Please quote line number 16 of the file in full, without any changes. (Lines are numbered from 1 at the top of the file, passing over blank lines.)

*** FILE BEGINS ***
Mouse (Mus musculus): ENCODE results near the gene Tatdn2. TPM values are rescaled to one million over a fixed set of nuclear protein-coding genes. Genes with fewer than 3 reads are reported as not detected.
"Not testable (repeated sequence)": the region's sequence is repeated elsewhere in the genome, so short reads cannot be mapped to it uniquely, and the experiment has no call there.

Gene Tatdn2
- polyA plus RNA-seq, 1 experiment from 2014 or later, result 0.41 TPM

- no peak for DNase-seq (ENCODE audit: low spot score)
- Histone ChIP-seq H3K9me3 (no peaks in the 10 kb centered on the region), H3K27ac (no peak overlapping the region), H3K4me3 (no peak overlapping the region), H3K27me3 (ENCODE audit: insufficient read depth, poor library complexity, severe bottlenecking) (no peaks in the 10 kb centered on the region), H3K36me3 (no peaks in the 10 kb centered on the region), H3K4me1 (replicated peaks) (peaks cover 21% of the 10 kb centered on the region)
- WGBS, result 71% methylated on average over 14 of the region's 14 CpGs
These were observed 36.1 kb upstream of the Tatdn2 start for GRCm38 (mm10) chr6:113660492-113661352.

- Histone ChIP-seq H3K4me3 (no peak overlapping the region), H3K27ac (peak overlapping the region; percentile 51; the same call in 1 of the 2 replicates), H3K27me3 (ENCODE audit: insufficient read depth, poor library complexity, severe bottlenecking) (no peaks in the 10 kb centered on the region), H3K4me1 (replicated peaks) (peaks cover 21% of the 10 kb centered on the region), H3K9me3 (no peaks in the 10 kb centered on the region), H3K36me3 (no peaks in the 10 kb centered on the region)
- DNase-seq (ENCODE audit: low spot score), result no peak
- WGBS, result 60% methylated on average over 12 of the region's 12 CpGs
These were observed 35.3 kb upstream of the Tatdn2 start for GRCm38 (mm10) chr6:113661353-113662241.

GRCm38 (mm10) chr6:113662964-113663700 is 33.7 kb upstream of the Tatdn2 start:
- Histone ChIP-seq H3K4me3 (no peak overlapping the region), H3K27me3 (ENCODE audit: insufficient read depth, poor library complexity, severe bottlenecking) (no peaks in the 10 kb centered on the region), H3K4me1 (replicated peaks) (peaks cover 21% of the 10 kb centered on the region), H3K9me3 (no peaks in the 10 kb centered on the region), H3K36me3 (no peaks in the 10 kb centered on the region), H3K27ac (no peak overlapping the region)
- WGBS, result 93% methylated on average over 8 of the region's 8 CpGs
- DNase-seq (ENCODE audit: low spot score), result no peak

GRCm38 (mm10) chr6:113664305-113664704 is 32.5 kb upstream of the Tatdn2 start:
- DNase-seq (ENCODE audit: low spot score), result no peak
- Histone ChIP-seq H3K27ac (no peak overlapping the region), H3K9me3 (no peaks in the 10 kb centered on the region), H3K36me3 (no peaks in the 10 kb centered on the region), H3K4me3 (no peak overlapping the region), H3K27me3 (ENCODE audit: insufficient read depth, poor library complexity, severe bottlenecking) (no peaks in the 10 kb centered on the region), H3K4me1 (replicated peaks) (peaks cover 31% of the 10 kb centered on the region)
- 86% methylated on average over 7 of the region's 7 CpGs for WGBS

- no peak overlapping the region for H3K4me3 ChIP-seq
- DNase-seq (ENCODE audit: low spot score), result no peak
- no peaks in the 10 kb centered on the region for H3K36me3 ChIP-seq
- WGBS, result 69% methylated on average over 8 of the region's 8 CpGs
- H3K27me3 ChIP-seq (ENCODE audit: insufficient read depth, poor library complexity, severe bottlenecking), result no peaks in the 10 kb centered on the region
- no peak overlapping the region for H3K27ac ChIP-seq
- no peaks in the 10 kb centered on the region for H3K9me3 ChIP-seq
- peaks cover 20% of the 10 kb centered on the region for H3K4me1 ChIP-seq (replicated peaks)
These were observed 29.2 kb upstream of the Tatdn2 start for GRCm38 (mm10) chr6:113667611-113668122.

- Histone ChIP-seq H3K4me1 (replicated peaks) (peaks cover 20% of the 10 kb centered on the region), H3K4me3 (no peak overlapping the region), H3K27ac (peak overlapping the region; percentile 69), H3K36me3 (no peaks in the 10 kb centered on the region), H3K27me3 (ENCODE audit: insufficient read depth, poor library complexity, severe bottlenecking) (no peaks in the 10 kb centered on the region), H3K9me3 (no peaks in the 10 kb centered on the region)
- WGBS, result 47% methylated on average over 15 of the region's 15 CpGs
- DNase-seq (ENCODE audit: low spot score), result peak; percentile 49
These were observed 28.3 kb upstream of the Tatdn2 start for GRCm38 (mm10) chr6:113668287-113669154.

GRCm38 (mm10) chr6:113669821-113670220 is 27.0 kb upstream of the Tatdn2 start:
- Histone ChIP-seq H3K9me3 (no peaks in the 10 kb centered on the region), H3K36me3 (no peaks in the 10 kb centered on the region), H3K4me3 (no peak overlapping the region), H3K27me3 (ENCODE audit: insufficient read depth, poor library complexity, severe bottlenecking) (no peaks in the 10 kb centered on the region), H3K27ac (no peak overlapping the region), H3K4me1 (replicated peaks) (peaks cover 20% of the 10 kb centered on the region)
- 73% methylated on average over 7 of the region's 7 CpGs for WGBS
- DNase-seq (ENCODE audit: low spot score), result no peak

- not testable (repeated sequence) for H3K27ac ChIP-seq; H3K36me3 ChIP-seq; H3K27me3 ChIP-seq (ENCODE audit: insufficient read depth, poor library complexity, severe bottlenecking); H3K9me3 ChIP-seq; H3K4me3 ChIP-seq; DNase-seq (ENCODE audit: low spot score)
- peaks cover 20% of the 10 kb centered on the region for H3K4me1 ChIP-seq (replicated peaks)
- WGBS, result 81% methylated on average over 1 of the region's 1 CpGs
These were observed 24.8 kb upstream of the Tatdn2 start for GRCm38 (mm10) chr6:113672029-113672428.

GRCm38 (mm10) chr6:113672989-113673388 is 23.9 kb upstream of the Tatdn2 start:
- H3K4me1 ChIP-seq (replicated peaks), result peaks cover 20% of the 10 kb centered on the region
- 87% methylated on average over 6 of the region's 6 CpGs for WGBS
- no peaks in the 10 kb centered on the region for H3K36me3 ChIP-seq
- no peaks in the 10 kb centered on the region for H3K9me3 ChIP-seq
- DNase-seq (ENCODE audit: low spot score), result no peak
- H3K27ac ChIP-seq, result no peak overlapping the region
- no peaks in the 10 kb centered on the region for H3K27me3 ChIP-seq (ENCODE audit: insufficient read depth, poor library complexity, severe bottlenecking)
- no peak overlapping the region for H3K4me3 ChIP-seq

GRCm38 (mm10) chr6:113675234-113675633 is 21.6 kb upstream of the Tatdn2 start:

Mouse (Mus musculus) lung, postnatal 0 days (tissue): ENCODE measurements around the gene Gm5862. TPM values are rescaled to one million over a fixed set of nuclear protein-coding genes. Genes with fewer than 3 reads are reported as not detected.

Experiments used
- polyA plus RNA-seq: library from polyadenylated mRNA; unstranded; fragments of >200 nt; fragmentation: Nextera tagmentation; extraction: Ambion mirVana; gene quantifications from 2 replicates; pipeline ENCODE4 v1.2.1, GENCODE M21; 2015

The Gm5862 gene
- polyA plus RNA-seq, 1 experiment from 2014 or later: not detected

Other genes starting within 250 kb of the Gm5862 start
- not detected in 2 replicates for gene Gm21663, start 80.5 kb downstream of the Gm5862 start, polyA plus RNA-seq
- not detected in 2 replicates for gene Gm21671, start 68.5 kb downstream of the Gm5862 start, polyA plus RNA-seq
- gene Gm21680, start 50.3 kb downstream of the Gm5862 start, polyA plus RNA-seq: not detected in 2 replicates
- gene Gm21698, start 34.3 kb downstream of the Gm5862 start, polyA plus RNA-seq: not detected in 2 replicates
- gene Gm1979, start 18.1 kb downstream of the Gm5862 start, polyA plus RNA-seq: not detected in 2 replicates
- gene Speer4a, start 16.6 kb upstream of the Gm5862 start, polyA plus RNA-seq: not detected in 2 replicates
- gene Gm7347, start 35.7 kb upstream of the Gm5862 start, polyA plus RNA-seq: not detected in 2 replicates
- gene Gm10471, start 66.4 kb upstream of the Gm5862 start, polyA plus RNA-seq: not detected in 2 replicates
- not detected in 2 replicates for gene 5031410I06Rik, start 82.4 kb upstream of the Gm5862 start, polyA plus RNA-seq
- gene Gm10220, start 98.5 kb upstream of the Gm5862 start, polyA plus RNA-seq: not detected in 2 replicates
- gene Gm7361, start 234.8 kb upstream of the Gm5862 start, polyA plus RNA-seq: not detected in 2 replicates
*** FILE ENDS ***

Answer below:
- DNase-seq (ENCODE audit: low spot score), result no peak